Tree offers support to local troops

Published 12:00 am Monday, March 17, 2003

While America's men and women are being deployed overseas to safeguard against a possible war, the Big Sandy Superstores corporation is waging a battle on the home front to make local troops feel a little closer to home.

The company has set up a "Tree of Honor" at the corporate offices and all Big Sandy Superstores in the Tri-State in an effort to increase support of the local men and women who are being sent to serve the country.

Company employees and the community are submitting names, addresses and pictures of immediate family members who are in the military. These will be hung on the tree, and the company is seeking donations that will be sent to them.

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Ironton native Treva Brumfield, store manager at the Portsmouth location, is involved because she personally knows how important staying in contact is to the men and women serving. Her brother, Lt. j.g. Bill Hieronimus, is stationed on the U.S.S. Thach in the Persian Gulf.

"'It is so important to get packages from home, regardless of what it is,'" she said, quoting her brother in an e-mail.

"'Just receiving something from your loved ones makes all the difference when deployed.'"

Brumfield, a 20-year employee with Big Sandy, said she is proud of the company's support for the project.

"It means a lot that the company is behind it," she said. "Anything we send is important to let them know they are not over there being forgotten."

In addition to letters and other words of encouragement, items needed include magazines, books, crossword puzzles, personal hygiene products such as deodorant, toothbrush, toothpaste, soap, hand sanitizer and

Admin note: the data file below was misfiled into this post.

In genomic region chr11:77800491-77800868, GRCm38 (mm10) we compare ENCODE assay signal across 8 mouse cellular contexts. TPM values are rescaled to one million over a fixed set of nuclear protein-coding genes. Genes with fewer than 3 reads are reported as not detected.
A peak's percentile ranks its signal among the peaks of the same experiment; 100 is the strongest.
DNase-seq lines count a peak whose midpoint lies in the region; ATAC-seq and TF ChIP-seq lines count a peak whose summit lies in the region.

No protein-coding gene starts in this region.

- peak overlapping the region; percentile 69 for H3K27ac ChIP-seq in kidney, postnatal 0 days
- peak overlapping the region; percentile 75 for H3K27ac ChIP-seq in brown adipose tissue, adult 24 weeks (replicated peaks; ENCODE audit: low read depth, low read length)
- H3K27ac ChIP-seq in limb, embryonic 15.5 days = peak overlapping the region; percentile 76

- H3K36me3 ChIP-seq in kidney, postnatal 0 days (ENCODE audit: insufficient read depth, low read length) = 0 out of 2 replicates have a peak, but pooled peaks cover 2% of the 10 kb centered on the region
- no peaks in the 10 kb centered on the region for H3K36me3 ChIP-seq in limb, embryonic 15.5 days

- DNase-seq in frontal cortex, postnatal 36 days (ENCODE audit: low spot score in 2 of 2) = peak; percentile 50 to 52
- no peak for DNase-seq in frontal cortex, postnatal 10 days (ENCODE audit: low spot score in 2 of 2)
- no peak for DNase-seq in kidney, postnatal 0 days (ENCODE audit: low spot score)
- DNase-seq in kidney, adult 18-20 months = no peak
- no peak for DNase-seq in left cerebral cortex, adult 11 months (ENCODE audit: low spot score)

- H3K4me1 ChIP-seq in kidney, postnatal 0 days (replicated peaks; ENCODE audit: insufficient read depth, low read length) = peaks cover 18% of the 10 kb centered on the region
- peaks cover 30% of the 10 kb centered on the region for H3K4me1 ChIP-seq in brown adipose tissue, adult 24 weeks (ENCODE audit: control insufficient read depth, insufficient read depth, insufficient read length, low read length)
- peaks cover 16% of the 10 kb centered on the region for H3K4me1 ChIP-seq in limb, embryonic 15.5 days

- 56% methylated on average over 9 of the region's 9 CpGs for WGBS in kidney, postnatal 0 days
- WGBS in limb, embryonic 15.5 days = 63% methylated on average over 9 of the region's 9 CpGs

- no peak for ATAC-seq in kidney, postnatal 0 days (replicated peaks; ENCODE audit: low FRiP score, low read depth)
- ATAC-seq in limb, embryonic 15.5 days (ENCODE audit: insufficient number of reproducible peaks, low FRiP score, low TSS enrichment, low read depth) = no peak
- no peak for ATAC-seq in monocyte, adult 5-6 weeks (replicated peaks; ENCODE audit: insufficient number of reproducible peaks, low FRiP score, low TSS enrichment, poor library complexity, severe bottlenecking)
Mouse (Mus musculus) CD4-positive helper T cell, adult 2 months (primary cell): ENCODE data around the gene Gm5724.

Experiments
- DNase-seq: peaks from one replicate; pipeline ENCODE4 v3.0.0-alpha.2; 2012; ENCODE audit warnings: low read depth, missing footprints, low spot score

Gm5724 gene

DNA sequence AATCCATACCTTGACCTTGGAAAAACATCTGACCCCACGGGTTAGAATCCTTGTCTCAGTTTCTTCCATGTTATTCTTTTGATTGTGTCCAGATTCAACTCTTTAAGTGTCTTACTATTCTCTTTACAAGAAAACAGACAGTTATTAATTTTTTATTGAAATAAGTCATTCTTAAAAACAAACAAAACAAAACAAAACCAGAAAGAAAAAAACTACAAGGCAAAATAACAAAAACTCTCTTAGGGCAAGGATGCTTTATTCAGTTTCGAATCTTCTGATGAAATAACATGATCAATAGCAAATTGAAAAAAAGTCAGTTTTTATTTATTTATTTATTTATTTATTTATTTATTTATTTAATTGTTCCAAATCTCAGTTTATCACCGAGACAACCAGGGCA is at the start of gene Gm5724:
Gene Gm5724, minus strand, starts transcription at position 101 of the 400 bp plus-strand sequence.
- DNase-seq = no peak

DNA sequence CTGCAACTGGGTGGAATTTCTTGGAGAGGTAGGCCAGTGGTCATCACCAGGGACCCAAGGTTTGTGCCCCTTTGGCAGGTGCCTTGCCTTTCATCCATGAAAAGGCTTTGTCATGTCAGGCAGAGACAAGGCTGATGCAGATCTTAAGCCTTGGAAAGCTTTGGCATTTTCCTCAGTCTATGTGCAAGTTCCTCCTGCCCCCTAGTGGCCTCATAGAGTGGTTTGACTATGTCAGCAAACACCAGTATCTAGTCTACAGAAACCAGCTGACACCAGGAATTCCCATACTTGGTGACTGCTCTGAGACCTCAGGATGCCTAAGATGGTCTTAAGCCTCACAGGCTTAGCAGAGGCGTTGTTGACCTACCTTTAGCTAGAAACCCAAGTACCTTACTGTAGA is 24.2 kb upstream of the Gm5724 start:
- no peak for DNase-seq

hand wipes.

The idea came from the fact that many employees wanted to do something to show their support, said Melissa Holmes, project organizer and human resources manager for Big Sandy Superstores.

After talking about the project, the company decided to get the entire community involved, she said.

"Everyone has a stake in this. They are fighting for our freedom," Holmes said. "We can show support by sending them these care packages and show that we are thinking of them."

After beginning with about 15 employees who had immediate family being deployed, each location now has

approximately 20 names on its tree.

"The tree of honor will go on until our troops come home safely," Holmes said "We hope each person has the opportunity to come home and take their picture or ribbon off themselves."

Christina Kingery, office leader at the Big Sandy Superstore in South Point, said the program is beginning to take off and get more community involvement

"People have seen the tree in the window and are asking about it and what they can do to help," Kingery said. "It is just a good way to show respect for loved ones and anyone else who is over there."

Anyone interested in making donations or adding someone to the tree can stop at any of the Big Sandy Superstore locations in the Tri-State.